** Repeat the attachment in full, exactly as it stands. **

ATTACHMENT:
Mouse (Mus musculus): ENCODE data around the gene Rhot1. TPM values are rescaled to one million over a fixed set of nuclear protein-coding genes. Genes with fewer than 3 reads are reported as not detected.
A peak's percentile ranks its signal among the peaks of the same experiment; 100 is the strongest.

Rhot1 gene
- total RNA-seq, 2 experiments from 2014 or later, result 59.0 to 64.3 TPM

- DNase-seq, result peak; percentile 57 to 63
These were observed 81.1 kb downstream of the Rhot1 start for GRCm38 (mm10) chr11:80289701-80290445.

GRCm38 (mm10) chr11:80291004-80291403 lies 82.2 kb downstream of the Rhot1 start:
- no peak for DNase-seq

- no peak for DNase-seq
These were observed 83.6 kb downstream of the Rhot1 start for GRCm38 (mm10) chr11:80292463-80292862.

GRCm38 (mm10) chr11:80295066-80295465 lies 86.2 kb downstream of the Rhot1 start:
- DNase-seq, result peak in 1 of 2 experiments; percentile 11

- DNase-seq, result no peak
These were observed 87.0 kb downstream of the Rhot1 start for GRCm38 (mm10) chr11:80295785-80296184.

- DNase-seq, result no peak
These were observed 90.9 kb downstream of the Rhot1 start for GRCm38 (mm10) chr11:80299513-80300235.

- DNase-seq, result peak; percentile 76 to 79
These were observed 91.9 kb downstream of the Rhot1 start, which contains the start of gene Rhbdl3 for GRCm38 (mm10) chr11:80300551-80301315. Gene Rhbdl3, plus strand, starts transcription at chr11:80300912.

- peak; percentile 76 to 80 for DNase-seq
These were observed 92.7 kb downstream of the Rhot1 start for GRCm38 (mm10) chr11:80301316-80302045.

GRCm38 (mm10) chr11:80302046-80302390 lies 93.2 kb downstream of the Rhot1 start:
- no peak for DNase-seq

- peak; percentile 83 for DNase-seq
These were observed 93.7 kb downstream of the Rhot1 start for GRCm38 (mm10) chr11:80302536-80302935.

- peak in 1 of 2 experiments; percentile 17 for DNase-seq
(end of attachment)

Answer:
Mouse (Mus musculus): ENCODE data around the gene Rhot1. TPM values are rescaled to one million over a fixed set of nuclear protein-coding genes. Genes with fewer than 3 reads are reported as not detected.
A peak's percentile ranks its signal among the peaks of the same experiment; 100 is the strongest.

Rhot1 gene
- total RNA-seq, 2 experiments from 2014 or later, result 59.0 to 64.3 TPM

- DNase-seq, result peak; percentile 57 to 63
These were observed 81.1 kb downstream of the Rhot1 start for GRCm38 (mm10) chr11:80289701-80290445.

GRCm38 (mm10) chr11:80291004-80291403 lies 82.2 kb downstream of the Rhot1 start:
- no peak for DNase-seq

- no peak for DNase-seq
These were observed 83.6 kb downstream of the Rhot1 start for GRCm38 (mm10) chr11:80292463-80292862.

GRCm38 (mm10) chr11:80295066-80295465 lies 86.2 kb downstream of the Rhot1 start:
- DNase-seq, result peak in 1 of 2 experiments; percentile 11

- DNase-seq, result no peak
These were observed 87.0 kb downstream of the Rhot1 start for GRCm38 (mm10) chr11:80295785-80296184.

- DNase-seq, result no peak
These were observed 90.9 kb downstream of the Rhot1 start for GRCm38 (mm10) chr11:80299513-80300235.

- DNase-seq, result peak; percentile 76 to 79
These were observed 91.9 kb downstream of the Rhot1 start, which contains the start of gene Rhbdl3 for GRCm38 (mm10) chr11:80300551-80301315. Gene Rhbdl3, plus strand, starts transcription at chr11:80300912.

- peak; percentile 76 to 80 for DNase-seq
These were observed 92.7 kb downstream of the Rhot1 start for GRCm38 (mm10) chr11:80301316-80302045.

GRCm38 (mm10) chr11:80302046-80302390 lies 93.2 kb downstream of the Rhot1 start:
- no peak for DNase-seq

- peak; percentile 83 for DNase-seq
These were observed 93.7 kb downstream of the Rhot1 start for GRCm38 (mm10) chr11:80302536-80302935.

- peak in 1 of 2 experiments; percentile 17 for DNase-seq